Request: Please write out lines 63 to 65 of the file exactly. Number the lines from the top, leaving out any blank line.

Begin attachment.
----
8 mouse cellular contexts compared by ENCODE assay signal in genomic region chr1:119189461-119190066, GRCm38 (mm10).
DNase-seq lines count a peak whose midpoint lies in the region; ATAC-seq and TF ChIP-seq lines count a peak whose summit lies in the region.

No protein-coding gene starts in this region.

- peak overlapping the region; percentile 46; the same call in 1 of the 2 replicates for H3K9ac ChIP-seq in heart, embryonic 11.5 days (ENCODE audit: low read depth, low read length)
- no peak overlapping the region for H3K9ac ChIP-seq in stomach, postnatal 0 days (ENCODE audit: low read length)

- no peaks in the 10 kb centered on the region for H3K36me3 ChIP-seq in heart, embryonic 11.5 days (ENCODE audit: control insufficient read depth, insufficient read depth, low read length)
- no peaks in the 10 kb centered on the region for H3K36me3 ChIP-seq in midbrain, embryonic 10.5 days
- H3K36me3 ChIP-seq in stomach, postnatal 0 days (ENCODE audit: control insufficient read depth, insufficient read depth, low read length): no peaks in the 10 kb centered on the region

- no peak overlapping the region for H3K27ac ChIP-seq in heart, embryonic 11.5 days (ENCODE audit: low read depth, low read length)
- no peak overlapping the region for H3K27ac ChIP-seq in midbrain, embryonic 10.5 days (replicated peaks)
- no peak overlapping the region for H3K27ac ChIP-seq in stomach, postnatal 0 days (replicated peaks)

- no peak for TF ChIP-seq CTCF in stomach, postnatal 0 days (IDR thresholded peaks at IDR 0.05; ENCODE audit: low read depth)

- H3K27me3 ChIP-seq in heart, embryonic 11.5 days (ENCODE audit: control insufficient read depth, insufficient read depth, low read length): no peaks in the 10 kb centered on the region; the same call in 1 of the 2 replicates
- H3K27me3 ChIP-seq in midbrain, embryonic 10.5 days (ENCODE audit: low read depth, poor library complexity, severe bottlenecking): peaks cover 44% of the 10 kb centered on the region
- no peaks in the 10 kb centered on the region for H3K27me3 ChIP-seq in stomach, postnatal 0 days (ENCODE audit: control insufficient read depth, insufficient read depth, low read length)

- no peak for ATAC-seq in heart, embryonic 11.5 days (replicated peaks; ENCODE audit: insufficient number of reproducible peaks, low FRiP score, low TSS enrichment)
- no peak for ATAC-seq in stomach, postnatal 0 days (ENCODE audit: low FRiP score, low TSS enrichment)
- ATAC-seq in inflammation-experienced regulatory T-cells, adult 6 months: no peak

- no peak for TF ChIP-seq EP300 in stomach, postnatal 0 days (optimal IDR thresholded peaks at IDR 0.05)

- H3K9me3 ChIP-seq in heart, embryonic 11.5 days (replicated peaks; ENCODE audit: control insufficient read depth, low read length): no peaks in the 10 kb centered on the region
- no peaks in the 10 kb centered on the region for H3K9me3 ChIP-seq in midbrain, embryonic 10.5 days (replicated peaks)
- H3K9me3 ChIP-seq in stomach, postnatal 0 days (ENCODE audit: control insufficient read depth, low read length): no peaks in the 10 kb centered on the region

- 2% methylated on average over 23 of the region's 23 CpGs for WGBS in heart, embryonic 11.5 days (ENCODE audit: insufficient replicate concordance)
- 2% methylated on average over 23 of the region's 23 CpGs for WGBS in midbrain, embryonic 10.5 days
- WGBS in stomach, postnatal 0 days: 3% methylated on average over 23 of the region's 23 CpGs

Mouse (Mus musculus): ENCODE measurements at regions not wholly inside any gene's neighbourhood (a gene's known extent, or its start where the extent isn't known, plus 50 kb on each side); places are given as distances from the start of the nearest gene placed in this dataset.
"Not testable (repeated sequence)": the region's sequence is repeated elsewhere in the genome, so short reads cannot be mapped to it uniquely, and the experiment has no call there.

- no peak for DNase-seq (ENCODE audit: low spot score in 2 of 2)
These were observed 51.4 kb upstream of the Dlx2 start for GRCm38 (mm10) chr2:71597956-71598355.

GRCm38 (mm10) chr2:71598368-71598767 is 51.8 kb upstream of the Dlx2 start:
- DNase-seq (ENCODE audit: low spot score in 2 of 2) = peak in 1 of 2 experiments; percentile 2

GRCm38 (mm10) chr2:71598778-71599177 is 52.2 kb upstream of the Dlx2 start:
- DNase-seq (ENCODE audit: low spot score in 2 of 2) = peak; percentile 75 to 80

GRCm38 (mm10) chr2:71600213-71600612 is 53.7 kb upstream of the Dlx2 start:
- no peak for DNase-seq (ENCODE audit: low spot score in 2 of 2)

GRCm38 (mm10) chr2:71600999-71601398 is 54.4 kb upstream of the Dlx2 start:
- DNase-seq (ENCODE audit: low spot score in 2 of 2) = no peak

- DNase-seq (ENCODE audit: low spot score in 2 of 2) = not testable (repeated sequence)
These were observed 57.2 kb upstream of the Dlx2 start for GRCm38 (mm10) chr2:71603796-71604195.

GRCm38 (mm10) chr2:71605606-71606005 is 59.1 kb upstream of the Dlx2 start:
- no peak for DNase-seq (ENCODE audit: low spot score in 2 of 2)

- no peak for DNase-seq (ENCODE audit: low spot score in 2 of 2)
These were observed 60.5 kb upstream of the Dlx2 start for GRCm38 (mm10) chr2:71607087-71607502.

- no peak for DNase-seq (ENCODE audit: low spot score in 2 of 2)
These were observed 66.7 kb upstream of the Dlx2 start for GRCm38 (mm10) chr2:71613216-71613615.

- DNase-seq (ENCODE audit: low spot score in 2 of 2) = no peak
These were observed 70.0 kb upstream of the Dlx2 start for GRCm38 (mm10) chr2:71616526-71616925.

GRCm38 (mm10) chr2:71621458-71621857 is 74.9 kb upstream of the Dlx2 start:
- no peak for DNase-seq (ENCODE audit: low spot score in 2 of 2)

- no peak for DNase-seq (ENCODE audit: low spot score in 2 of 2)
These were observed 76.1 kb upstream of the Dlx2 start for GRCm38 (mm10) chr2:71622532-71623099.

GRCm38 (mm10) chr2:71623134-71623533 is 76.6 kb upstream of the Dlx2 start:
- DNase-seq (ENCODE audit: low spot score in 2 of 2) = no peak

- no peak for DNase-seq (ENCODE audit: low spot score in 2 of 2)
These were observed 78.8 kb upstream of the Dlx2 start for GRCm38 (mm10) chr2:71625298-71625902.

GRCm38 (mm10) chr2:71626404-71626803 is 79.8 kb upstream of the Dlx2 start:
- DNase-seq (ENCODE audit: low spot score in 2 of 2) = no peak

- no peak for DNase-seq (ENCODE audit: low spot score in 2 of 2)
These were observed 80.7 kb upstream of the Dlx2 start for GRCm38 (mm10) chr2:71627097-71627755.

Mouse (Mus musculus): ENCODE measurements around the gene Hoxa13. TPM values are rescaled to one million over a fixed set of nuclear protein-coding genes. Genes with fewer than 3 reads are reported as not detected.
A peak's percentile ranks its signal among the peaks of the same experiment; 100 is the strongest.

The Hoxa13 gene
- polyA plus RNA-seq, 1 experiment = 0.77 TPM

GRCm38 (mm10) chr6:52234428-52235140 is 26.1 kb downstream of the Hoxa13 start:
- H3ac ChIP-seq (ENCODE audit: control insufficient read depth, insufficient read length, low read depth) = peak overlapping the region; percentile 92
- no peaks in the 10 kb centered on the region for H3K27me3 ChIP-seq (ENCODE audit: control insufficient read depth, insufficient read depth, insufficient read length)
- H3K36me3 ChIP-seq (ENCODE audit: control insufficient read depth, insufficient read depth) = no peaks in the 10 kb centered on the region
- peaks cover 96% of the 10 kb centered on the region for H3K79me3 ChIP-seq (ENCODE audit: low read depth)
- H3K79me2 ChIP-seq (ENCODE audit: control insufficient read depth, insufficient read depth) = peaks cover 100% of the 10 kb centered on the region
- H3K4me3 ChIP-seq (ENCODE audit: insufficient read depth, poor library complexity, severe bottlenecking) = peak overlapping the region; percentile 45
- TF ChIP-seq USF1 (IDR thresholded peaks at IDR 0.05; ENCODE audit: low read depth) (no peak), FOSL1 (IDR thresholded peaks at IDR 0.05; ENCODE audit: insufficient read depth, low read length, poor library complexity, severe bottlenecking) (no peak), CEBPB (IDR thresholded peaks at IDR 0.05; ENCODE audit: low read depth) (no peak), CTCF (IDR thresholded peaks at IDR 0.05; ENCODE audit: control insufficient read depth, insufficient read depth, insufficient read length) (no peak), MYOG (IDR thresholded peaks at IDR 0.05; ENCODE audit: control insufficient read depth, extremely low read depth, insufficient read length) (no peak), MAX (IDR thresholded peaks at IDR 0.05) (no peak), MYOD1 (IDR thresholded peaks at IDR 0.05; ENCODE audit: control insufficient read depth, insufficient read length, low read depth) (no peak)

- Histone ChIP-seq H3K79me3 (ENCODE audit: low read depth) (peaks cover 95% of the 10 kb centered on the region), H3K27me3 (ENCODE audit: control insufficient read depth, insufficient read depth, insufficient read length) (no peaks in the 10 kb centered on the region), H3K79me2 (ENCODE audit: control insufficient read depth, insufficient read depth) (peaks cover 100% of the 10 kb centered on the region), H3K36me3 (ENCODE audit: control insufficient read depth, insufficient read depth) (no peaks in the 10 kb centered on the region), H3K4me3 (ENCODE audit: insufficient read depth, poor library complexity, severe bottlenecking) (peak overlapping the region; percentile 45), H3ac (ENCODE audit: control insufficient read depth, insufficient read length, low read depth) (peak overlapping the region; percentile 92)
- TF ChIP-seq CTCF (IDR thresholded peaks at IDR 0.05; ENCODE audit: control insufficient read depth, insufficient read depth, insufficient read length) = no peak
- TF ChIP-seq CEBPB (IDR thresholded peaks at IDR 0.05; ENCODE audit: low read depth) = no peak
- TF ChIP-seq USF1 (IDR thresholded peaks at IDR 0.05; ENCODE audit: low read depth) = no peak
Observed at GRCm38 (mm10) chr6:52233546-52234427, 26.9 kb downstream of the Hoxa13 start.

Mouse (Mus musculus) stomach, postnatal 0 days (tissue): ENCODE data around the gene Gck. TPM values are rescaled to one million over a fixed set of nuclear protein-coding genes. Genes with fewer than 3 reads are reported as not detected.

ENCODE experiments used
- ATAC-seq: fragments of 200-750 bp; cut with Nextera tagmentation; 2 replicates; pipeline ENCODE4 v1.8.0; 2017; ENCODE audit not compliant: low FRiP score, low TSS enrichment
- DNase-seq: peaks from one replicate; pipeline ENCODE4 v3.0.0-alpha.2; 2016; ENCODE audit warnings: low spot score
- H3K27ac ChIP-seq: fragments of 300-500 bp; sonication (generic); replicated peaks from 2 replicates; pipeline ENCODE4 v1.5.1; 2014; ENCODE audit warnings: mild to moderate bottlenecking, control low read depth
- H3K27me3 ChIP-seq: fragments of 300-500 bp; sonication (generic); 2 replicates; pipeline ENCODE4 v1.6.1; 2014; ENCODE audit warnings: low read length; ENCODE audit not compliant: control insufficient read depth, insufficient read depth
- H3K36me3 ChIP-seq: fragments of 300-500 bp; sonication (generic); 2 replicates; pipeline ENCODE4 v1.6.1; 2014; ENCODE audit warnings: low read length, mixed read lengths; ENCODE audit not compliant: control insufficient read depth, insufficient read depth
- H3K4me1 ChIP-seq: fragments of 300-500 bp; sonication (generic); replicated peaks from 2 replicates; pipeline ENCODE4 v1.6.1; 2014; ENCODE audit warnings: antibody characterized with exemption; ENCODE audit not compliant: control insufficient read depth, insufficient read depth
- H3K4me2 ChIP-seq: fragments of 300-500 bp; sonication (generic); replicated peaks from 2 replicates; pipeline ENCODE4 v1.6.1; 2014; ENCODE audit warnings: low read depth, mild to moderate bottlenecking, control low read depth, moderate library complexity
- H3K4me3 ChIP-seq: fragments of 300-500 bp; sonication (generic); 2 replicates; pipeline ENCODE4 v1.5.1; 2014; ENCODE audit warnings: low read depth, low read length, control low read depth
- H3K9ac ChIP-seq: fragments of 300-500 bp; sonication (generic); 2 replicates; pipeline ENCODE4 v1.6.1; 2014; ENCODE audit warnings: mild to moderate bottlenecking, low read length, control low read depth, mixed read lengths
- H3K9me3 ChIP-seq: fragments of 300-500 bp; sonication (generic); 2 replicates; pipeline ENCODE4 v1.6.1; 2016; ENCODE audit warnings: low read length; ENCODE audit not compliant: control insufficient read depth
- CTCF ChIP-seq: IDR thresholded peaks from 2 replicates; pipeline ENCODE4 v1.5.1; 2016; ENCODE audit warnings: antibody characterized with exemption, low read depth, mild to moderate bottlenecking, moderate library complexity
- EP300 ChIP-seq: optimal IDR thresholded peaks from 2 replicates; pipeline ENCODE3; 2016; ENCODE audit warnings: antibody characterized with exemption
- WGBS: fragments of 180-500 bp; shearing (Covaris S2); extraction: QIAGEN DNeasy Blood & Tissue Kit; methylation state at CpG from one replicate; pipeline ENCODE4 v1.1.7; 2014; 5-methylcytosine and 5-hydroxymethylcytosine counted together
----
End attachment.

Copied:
- polyA plus RNA-seq, 1 experiment = 0.77 TPM

GRCm38 (mm10) chr6:52234428-52235140 is 26.1 kb downstream of the Hoxa13 start:
- H3ac ChIP-seq (ENCODE audit: control insufficient read depth, insufficient read length, low read depth) = peak overlapping the region; percentile 92